Commentary

Observations: ToyotaCare 250 from Richmond Raceway

By Cole Cusumano

Although the NASCAR Camping World Truck Series didn’t compete at Martinsville Speedway last weekend, in many ways it felt as if the sport didn’t leave the .526-mile track throughout the ToyotaCare 250 at Richmond Raceway.

The opening stage exuded the illusion of a typical event  at Richmond. Last year’s winner, Grant Enfinger, paced the opening 71 laps and towards the end of the green-flag run teams were coming to the forefront as contenders with quality race management. 

Coming out of the opening stage there was even some semblance of normalcy, as Kyle Busch took control before the first organic caution of the day. From there it was John Hunter Nemechek who took advantage of his owner’s poor truck handling woes, and this served as a perfect primer for what followed,

To put it lightly, all hell broke loose.

Six out of the 11 cautions on the day occurred in the final stage, which accounted for 40-percent of the laps in the closing stint. This prevented any form of strategy from being implemented, as they were unable to formulate consistent runs. In fact, the field failed to run double-digit circuits beyond the second segment until the closing 29.

This was a byproduct of intensity ramping up and opportunities dwindling to challenge Nemechek. There was frequent three, even four-wide racing on the restarts and contact, leading to tempers flaring — namely between Austin Hill and Sheldon Creed in the closing laps.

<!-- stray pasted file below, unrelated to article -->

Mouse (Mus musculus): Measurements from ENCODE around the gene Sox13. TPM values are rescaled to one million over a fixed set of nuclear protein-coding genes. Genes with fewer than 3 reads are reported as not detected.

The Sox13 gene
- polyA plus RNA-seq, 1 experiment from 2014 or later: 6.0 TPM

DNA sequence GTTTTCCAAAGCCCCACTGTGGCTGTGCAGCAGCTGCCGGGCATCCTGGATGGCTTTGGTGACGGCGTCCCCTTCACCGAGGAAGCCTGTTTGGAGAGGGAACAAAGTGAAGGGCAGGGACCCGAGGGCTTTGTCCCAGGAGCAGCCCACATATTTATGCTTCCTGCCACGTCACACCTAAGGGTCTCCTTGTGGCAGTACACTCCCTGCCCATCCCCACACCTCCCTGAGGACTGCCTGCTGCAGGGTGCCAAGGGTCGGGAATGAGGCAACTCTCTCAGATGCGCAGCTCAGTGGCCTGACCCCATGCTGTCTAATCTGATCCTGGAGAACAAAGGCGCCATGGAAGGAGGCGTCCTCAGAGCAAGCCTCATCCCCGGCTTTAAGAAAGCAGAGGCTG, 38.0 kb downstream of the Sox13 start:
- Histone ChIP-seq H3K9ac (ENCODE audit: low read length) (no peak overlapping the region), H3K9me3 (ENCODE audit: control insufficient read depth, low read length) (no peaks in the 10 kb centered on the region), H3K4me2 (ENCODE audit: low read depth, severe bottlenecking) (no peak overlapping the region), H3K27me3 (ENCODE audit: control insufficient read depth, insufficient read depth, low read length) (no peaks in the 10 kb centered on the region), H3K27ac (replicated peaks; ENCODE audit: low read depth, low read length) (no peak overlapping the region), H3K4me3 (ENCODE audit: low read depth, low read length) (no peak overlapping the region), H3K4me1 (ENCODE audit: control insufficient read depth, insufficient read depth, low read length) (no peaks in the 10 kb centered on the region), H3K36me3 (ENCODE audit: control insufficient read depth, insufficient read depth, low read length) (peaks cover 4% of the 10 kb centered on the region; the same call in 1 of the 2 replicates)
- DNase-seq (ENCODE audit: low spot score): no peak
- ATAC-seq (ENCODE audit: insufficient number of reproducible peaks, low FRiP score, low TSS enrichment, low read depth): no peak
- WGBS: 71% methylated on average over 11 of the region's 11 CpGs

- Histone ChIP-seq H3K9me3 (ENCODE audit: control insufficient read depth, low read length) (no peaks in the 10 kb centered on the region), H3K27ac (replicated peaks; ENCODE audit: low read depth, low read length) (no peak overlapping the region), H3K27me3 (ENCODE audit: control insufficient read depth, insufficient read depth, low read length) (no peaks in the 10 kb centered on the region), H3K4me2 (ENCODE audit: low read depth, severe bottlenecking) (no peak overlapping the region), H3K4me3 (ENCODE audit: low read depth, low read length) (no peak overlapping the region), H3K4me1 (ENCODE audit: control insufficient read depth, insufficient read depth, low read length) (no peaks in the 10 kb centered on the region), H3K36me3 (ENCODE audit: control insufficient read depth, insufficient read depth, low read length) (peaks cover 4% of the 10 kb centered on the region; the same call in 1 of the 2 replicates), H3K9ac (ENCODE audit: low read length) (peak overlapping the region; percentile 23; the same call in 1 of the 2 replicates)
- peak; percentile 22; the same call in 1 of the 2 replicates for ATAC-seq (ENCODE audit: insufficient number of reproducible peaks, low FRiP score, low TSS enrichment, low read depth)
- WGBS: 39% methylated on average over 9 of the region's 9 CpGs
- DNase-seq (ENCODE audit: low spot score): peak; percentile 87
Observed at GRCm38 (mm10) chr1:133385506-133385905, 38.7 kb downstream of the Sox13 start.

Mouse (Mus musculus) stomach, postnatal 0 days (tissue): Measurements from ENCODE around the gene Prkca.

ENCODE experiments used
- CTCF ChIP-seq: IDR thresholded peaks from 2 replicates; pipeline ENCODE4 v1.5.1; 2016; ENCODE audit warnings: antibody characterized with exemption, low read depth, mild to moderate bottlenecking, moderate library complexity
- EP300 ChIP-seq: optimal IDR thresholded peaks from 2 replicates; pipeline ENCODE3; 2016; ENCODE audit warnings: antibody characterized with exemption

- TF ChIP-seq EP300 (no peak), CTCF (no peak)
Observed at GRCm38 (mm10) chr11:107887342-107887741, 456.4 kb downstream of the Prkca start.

Nemechek dominated the ToyotaCare 250 and took his mentor to school after leading 114 laps and holding off Busch for the second time in 2021. What added more weight to an already sweet victory was this was his first win since the birth of his daughter, Aspen, and she was at the track with his wife for this moment.

“Traveling for the first time with her was definitely a stressful journey, so this was just the icing on the cake,” Nemechek told NEWS FROM THE PITS. “It definitely makes you smile knowing they’re here supporting. For them to be here and for us to bring home the trophy for the second win of the year is definitely super special.”

This marked the fourth consecutive victory for Kyle Busch Motorsports, and while the team owner seemingly took solace in defeat, it’s starting to feel like a trend where he’s tasked with an ill-handling truck and is complacent with results from his developmental drivers.

That’s not to say Busch didn’t get heated. He used terms like “extinct” in reference to quality of his truck diminishing throughout the race, but he ran down Nemechek in the closing laps and appeared to have something for coming to the white flag.

“I felt aero-tight with my truck a lot and it was hard for me to get in the power and keep pressing the gas pedal down constantly off the corner,” Busch told NEWS FROM THE PITS. “Those situations kind of prevented me from having what I felt like was better straightaway speed. It’s just an overall lack of air in traffic, but that’s a part of getting out front and being where John Hunter was.

“I felt like we finished a little bit better than where we should have, so we should take that and [Nemechek] definitely deserved the win today.”

Ultimately, this felt like a true short track event at Richmond for the first time in over a decade. The frenetic pace, racing in close quarters and a gritty, yet dominant victory made for one of the most eventful and entertaining races at the three-quarter-mile venue in recent memory. The product on display proved once again the Truck Series demands more attention and exposure.

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